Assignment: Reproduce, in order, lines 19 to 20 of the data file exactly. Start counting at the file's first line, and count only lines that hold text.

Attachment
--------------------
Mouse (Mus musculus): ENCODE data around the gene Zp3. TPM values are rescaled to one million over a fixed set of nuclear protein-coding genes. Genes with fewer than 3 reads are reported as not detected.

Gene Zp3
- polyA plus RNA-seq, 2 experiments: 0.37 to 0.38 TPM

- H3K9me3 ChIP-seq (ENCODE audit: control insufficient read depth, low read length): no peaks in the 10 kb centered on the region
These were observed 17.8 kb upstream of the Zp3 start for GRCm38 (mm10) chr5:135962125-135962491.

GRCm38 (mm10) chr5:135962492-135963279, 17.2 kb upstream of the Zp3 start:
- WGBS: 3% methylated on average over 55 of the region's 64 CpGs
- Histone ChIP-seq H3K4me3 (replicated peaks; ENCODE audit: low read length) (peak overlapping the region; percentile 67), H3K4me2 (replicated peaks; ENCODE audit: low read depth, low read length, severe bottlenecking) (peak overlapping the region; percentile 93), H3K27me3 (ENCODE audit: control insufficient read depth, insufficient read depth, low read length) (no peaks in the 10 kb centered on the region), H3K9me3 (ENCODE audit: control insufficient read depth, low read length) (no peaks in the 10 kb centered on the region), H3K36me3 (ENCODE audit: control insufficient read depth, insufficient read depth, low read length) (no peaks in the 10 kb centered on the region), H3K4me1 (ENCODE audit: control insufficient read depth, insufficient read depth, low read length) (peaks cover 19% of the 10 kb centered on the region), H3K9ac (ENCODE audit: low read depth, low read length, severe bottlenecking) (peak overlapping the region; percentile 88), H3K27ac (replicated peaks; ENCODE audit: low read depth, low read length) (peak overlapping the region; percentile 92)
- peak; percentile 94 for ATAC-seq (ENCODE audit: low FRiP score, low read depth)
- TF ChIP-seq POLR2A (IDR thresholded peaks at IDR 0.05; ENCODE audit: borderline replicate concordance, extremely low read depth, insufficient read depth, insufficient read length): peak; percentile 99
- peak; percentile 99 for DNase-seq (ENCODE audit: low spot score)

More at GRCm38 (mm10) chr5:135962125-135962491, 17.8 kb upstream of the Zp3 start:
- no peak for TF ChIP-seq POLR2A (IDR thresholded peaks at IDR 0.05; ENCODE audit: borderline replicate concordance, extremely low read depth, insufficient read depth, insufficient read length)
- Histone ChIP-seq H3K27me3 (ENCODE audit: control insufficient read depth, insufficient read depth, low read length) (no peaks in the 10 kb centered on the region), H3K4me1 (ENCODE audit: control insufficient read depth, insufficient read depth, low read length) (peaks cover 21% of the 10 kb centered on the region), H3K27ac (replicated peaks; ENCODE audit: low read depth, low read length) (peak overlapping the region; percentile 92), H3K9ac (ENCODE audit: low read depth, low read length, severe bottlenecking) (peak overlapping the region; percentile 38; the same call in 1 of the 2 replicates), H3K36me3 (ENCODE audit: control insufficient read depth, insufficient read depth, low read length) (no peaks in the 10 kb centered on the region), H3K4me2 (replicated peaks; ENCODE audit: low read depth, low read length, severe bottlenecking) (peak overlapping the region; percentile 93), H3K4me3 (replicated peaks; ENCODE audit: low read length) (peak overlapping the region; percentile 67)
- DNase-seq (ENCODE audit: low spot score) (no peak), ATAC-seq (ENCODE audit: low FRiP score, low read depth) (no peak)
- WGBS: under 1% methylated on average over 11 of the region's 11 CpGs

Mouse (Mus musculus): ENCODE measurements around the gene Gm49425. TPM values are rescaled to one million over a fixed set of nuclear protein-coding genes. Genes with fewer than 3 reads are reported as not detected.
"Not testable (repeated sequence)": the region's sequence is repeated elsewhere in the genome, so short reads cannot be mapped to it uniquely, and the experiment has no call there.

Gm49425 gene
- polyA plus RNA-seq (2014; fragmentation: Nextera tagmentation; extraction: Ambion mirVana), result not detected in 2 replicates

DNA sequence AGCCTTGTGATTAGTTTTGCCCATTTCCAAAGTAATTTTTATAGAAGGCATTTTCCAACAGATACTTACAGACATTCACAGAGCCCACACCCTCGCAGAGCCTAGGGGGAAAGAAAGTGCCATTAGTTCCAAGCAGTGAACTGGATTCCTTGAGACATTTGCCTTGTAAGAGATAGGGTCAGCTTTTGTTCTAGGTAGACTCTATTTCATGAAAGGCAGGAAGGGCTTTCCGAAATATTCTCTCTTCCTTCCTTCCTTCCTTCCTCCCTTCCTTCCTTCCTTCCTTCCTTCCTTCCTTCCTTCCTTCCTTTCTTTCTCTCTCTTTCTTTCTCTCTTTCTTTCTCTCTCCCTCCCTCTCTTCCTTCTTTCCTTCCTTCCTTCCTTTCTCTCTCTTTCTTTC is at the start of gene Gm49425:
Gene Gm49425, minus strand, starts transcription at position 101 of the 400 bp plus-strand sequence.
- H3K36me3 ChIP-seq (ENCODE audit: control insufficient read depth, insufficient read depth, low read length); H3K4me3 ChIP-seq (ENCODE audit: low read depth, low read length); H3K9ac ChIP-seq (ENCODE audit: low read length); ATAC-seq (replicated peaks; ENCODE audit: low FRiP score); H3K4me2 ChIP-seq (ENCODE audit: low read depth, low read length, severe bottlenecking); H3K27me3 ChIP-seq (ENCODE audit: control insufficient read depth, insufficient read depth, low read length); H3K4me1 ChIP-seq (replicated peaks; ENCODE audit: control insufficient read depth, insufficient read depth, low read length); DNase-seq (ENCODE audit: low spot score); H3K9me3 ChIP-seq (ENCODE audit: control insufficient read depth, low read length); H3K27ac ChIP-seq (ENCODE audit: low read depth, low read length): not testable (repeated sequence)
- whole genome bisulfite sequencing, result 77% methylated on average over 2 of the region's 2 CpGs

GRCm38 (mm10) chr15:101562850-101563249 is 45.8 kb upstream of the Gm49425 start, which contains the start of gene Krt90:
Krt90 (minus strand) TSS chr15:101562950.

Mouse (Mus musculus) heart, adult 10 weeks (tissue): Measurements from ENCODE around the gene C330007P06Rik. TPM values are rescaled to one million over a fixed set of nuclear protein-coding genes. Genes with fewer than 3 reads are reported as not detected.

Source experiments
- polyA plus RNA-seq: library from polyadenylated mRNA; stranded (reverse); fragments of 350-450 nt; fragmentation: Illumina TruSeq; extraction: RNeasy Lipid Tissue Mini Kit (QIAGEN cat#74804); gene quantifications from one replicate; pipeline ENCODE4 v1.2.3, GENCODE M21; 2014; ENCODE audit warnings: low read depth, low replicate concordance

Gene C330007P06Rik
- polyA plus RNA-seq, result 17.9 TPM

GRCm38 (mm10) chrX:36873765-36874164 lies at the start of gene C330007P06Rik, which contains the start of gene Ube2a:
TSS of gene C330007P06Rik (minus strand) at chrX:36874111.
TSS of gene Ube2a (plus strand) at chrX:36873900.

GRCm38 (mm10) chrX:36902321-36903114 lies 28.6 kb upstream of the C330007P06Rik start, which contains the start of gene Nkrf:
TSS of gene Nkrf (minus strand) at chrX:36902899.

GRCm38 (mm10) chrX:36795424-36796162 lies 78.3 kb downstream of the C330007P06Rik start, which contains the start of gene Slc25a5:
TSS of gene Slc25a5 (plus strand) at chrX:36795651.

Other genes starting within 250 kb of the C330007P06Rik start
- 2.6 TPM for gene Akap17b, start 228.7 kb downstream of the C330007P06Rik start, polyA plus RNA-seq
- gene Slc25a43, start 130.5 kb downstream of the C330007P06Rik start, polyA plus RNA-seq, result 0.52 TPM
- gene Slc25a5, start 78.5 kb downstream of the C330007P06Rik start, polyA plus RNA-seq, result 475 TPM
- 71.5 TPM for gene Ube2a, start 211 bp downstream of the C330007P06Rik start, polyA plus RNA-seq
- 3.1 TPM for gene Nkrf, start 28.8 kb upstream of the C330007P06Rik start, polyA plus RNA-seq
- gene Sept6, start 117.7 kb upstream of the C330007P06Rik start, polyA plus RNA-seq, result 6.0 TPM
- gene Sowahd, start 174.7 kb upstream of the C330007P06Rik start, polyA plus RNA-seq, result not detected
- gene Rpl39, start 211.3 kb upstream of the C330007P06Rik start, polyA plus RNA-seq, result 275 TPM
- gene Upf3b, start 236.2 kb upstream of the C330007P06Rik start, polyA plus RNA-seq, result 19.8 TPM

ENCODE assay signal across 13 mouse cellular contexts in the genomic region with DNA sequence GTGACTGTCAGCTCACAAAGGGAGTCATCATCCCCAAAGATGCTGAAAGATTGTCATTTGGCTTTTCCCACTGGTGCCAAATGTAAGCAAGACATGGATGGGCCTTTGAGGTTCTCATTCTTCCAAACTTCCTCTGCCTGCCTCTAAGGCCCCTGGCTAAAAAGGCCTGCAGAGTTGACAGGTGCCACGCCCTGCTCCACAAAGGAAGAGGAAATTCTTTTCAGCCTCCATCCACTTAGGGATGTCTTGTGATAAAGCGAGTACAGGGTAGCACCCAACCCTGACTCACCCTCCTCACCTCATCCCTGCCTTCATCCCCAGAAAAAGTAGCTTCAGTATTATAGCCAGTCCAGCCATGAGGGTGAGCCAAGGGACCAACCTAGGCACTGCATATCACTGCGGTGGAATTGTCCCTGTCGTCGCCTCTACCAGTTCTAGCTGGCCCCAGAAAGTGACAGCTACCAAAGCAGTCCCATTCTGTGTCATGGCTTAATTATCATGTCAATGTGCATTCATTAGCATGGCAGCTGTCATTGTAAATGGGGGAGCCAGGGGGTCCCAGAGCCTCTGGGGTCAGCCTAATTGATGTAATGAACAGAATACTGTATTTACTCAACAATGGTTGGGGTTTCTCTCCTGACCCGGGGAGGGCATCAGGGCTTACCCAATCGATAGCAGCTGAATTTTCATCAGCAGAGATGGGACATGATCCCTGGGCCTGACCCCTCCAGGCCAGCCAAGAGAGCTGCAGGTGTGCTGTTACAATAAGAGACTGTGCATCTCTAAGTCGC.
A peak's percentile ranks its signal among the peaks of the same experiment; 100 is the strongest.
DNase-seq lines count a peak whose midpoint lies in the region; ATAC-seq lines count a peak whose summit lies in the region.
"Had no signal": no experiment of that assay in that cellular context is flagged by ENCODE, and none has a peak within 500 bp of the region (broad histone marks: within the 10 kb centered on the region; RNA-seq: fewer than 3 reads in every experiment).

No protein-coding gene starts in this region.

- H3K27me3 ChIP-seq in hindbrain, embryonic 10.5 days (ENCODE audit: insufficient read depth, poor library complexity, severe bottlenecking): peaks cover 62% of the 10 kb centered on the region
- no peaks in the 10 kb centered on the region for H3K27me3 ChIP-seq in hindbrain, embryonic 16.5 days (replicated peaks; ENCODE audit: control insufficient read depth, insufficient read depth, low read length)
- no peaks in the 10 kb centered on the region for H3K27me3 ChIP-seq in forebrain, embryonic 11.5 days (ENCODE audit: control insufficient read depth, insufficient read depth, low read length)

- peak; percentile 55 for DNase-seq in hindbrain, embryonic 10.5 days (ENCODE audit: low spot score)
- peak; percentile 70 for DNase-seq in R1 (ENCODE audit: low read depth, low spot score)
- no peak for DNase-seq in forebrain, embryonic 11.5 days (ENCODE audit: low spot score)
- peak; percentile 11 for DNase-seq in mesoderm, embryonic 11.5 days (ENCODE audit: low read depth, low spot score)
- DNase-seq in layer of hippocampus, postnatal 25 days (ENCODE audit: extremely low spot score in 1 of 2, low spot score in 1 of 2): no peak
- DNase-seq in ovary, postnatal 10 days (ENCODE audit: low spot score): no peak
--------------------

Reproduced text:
Gm49425 gene
- polyA plus RNA-seq (2014; fragmentation: Nextera tagmentation; extraction: Ambion mirVana), result not detected in 2 replicates